The “suburbs” mean “sub-divisions,” but do you understand what a “sub-division” is? When you purchase real estate in New York State, you should be sure you understand what it means to be purchasing in a sub-division.
Take the typical scenario– Developer buys a large tract of land with the idea to break it into smaller portions of land, to build houses. Often, the sub-division of that land requires zoning and planning approval from the local village or town. During the process, the planning agencies and the Developer may draft different agreements or requirements into the “sub-division map” where you are buying your house. Generally, in addition to the local laws, you, as the owner of the smaller parcel are going to be required to abide by the terms of those “declarations of restriction,” those “easements,” those statements on the “filed sub-division map.” They could be as mundane as not permitting chickens in the sub-division, to being as complex as requiring specific types of architecture. Regardless of their content, you, as the owner are responsible to live by them.
A declaration of restrictions is a set of limitations placed on the property rights of an owner. A homeowner in a subdivision, for example, agrees to comply with the declaration of restrictions in a signed agreement with a subdivision or condominium developer. These agreements run with the land and bind your future vendees, heirs and assigns.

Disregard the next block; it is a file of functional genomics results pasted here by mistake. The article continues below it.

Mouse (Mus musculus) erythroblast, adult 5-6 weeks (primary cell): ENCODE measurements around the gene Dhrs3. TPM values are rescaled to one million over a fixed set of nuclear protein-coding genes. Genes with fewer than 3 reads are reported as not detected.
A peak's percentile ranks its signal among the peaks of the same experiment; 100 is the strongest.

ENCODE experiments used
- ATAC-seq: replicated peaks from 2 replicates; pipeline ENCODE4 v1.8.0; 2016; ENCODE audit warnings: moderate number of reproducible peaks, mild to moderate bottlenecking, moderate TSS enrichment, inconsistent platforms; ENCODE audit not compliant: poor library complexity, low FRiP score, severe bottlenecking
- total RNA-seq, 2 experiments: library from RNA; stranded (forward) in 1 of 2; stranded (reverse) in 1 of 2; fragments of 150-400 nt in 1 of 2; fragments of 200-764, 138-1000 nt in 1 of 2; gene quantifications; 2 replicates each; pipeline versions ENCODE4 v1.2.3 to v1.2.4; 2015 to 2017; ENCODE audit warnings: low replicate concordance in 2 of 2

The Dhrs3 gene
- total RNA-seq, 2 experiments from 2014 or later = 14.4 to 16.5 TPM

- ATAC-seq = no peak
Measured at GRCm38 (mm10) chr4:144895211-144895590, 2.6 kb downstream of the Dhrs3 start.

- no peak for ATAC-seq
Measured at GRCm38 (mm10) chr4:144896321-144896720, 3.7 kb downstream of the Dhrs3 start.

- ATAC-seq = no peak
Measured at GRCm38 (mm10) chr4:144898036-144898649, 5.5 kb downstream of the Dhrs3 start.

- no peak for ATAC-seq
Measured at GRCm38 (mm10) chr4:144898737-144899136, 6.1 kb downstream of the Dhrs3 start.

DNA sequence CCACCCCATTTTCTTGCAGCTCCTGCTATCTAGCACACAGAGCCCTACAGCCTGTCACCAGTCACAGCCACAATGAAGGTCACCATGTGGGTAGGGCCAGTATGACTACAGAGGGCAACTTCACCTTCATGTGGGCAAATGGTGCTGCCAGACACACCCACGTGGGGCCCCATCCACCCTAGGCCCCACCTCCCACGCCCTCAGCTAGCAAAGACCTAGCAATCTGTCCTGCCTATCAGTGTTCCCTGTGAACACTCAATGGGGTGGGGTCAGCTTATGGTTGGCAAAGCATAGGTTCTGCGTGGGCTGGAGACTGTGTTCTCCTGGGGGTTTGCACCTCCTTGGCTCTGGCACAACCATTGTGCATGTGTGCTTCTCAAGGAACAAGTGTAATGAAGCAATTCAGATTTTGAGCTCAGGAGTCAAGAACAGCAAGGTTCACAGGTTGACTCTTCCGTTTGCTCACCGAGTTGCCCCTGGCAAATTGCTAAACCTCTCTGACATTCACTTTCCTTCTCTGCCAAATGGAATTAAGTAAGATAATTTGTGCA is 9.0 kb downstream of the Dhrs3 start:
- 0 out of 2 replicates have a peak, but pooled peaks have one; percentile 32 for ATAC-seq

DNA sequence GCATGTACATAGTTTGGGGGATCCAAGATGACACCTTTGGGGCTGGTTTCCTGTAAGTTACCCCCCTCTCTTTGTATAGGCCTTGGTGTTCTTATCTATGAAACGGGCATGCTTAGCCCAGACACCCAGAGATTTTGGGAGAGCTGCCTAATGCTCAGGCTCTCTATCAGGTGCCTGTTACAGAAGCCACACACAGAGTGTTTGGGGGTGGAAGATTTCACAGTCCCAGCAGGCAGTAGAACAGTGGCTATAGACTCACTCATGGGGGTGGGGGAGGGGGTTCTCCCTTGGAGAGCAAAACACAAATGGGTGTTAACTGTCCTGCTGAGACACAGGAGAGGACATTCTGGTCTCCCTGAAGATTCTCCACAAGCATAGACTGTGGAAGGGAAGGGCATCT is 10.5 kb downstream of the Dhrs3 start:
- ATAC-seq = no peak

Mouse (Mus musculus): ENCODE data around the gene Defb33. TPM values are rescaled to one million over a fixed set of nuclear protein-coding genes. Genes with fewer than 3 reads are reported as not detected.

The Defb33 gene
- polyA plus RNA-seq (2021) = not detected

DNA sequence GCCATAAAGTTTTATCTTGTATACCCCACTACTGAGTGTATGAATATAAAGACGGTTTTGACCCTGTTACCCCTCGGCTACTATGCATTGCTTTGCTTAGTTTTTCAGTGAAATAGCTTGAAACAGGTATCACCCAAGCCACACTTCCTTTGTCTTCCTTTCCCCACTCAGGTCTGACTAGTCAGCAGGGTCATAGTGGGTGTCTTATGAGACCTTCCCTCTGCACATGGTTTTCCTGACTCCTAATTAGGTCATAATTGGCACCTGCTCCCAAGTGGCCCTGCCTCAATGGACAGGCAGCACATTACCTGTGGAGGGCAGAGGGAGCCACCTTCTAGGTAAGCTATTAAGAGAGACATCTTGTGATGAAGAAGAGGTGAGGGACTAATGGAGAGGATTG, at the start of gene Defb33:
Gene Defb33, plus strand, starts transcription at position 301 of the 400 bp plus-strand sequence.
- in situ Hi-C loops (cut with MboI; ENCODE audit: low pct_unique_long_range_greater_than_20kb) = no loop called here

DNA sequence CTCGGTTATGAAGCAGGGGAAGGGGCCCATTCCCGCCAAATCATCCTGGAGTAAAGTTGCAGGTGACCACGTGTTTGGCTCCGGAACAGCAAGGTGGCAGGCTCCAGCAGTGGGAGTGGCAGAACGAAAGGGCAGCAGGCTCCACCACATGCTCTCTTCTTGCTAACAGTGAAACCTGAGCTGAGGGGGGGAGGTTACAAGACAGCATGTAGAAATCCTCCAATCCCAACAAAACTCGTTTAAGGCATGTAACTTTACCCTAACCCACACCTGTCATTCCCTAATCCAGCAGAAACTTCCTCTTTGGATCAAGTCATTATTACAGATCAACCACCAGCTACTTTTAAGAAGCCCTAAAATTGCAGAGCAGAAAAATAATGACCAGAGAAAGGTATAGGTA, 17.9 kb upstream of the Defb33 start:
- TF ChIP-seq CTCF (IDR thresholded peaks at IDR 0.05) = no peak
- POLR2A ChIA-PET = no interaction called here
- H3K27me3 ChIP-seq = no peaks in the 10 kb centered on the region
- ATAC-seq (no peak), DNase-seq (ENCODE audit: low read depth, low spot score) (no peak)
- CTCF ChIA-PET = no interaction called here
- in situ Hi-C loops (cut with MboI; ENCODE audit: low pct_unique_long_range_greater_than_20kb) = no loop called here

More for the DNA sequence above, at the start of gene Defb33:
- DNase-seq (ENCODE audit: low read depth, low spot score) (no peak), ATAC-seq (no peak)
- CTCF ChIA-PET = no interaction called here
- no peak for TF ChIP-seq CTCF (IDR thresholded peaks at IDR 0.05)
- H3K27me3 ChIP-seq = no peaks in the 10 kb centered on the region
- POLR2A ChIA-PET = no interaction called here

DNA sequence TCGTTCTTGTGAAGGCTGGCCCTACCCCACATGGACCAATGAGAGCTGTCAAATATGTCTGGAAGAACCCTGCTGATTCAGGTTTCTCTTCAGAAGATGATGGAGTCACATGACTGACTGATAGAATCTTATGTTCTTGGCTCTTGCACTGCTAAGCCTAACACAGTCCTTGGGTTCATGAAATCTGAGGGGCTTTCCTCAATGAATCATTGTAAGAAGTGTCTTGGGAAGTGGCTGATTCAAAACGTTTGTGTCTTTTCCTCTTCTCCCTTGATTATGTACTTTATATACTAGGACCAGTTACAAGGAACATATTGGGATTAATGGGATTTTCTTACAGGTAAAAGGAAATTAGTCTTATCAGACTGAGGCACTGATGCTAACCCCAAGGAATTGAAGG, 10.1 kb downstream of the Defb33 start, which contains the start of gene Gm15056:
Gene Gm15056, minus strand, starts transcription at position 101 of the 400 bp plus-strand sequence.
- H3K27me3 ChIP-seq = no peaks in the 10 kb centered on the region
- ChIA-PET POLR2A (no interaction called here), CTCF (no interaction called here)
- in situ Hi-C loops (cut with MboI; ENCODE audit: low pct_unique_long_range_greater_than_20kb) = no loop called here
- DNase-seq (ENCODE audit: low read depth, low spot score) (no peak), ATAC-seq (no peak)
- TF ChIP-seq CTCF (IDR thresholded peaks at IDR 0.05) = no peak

Common provisions may include a minimum house size or that a minimum percentage of housing exterior must be brick, or that no home business or occupation be operated out of the house (especially noise producing occupations). If applicable, the owners within the sub-division have legal standing to bring a complaint against you if you fail to comply with any provision of the agreement.
To avoid violating your declaration of restrictions, it’s in your best interest to understand the meaning and scope of the terms by reading all the hard to read attachments to the title inspection provided by your attorney. As a buyer, demand to read the nuances of the title policy, read the “notes” on the map, read the declarations of restriction, understand the easements. Ask your attorney to review them and discuss them with you if you’re unclear or confused.
The Bottom Line– If you are not careful, you may be buying a house that requires you to fix the road, stop a leak in a dam, or trim your trees. Read the agreements that impact your life in a sub-division.